Abbreviations

CEA:

Central and East Africa

SSA:

Sub-Saharan Africa

WHO:

World Health Organization

ITN:

Insecticide-treated net

DHS:

Demographic and health surveys

MIS:

Malaria indicator surveys

DRC:

Democratic Republic of Congo

PSUs:

Primary sample units

PfPR:

Plasmodium falciparum parasite rate

References

  1. 1.

    WHO. World Malaria Report 2018. Geneva, World Health Organization, 2018.

  2. 2.

    WHO. A framework for malaria elimination. Geneva, World Health Organization, 2017.

  3. 3.

    WHO. Global technical strategy for malaria 2016–2030. Geneva, World Health Organization, 2015.

  4. 4.

    Bhatt S, Weiss DJ, Cameron E, Bisanzio D, Mappin B, Dalrymple U, et al. The effect of malaria control on Plasmodium falciparum in Africa between 2000 and 2015. Nature. 2015;526:207–11.

    CAS  Article  Google Scholar 

  5. 5.

    WHO. Roll Back Malaria Partnership Secretariat. Action and investment to defeat malaria 2016–2030. For a malaria-free world. Geneva, World Health Organization, 2015.

  6. 6.

    Eisele TP, Keating J, Littrell M, Larsen D, Macintyre K. Assessment of insecticide-treated bednet use among children and pregnant women across 15 countries using standardized national surveys. Am J Trop Med Hyg. 2009;80:209–14.

    Article  Google Scholar 

  7. 7.

    Storey JD, Babalola SO, Ricotta EE, Fox KA, Toso M, Lewicky N, et al. Associations between ideational variables and bed net use in Madagascar, Mali, and Nigeria. BMC Public Health. 2018;18:484.

    Article  Google Scholar 

  8. 8.

    Admasie A, Zemba A, Paulos W. Insecticide-treated nets utilization and associated factors among under-5 years old children in Mirab-Abaya District, Gamo-Gofa Zone. Ethiopia. Front Public Health. 2018;6:7.

    Article  Google Scholar 

  9. 9.

    Diabaté S, Druetz T, Bonnet E, Kouanda S, Ridde V, Haddad S. Insecticide-treated nets ownership and utilization among under-five children following the 2010 mass distribution in Burkina Faso. Malar J. 2014;13:353.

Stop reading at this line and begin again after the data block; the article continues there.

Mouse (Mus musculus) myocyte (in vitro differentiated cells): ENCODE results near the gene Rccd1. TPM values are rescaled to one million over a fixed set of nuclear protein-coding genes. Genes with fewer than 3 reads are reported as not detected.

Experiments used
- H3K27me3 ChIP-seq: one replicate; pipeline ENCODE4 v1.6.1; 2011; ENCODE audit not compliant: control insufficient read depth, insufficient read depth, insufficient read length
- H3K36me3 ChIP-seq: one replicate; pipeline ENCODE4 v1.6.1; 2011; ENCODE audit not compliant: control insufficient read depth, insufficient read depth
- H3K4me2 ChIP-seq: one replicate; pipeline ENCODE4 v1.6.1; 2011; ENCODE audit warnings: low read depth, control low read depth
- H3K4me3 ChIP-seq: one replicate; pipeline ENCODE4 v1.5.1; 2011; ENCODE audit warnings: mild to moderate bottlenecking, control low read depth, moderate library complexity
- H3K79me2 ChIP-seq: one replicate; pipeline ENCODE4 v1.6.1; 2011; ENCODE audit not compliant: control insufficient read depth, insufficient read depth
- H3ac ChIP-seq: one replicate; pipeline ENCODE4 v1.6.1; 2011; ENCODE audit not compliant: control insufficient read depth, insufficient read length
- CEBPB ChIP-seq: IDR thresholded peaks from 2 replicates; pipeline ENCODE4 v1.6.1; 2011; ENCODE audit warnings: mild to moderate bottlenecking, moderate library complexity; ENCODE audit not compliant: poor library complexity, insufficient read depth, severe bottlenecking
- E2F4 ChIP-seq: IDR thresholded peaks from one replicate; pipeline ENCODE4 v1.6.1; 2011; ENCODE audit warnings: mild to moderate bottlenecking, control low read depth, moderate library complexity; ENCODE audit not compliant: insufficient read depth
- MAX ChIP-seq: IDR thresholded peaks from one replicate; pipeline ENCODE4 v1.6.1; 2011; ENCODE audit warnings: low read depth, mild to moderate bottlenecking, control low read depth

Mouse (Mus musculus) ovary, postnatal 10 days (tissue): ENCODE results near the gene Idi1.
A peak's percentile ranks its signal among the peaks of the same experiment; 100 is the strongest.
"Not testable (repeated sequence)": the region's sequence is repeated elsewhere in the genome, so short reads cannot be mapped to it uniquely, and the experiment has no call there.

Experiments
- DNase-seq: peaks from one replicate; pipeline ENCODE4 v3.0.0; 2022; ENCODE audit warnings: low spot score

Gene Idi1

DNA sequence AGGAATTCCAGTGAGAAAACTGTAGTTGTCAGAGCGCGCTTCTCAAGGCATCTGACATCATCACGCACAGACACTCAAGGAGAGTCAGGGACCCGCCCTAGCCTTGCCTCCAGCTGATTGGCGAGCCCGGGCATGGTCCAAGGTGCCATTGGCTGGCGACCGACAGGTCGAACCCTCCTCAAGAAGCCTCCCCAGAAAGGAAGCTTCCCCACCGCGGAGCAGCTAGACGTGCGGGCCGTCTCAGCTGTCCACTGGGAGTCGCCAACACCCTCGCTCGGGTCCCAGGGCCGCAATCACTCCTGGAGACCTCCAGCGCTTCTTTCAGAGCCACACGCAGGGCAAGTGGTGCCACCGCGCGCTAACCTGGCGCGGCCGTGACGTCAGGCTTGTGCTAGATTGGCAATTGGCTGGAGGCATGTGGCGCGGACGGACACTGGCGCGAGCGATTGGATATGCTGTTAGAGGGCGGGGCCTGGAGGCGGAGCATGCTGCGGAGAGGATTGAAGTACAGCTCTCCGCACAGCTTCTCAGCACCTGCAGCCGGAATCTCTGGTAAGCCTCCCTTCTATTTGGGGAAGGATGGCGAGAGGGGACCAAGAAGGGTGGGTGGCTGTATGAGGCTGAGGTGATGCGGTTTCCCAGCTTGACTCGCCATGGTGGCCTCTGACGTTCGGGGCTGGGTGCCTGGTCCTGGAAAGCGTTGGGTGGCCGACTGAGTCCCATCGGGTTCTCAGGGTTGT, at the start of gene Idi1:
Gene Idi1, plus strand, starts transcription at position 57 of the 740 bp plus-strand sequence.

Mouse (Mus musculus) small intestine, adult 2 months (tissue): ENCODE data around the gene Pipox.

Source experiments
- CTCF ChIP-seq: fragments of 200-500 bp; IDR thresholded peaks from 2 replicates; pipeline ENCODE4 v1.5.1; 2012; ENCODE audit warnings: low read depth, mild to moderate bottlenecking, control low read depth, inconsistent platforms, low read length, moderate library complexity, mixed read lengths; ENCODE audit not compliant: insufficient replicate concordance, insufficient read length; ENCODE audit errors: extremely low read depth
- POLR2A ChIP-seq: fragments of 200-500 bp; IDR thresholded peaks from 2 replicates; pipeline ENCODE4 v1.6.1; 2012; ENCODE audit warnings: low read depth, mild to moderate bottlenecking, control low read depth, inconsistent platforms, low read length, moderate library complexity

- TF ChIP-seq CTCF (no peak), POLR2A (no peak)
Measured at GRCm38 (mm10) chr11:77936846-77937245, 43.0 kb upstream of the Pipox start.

Article  Google Scholar 

  10. 10.

    Kanyangarara M, Hamapumbu H, Mamini E, Lupiya J, Stevenson JC, et al. Malaria knowledge and bed net use in three transmission settings in southern Africa. Malar J. 2018;17:41.

    Article  Google Scholar 

  11. 11.

    García-Basteiro AL, Schwabe C, Aragon C, Baltazar G, Rehman AM, Matias A, et al. Determinants of bed net use in children under five and household bed net ownership on Bioko Island Equatorial Guinea. Malar J. 2011;10:179.

    Article  Google Scholar 

  12. 12.

    Baume CA, Franca-Koh AC. Predictors of mosquito net use in Ghana. Malar J. 2011;10:265.

    Article  Google Scholar 

  13. 13.

    Graves PM, Ngondi JM, Hwang J, Getachew A, Gebre T, Mosher AW, et al. Factors associated with mosquito net use by individuals in households owning nets in Ethiopia. Malar J. 2011;10:354.

    Article  Google Scholar 

  14. 14.

    Tusting LS, Bottomley C, Gibson H, Kleinschmidt I, Tatem AJ, Lindsay SW, et al. Housing improvements and malaria risk in sub-Saharan Africa: a multi-country analysis of survey data. PLoS Med. 2017;14:e1002234.

    Article  Google Scholar 

  15. 15.

    Noor AM, Omumbo JA, Amin AA, Zurovac D, Snow RW. Wealth, mother’s education and physical access as determinants of retail sector net use in rural Kenya. Malar J. 2006;5:5.

    Article  Google Scholar 

  16. 16.

    Atieli HE, Zhou G, Afrane Y, Lee M-C, Mwanzo I, Githeko AK, et al. Insecticide-treated net (ITN) ownership, usage, and malaria transmission in the highlands of western Kenya. Parasit Vectors. 2011;4:113.

    Article  Google Scholar 

  17. 17.

    Ndjinga JK, Minakawa N. The importance of education to increase the use of bed nets in villages outside of Kinshasa, Democratic Republic of the Congo. Malar J. 2010;9:279.

    Article  Google Scholar 

  18. 18.

    Ntonifor NH, Veyufambom S. Assessing the effective use of mosquito nets in the prevention of malaria in some parts of Mezam division Northwest Region Cameroon. Malar J. 2016;15:390.

    Article  Google Scholar 

  19. 19.

    Koenker H, Kilian A. Recalculating the net use gap: a multi-country comparison of ITN use versus ITN access. PLoS ONE. 2014;9:e97496.

    Article  Google Scholar 

  20. 20.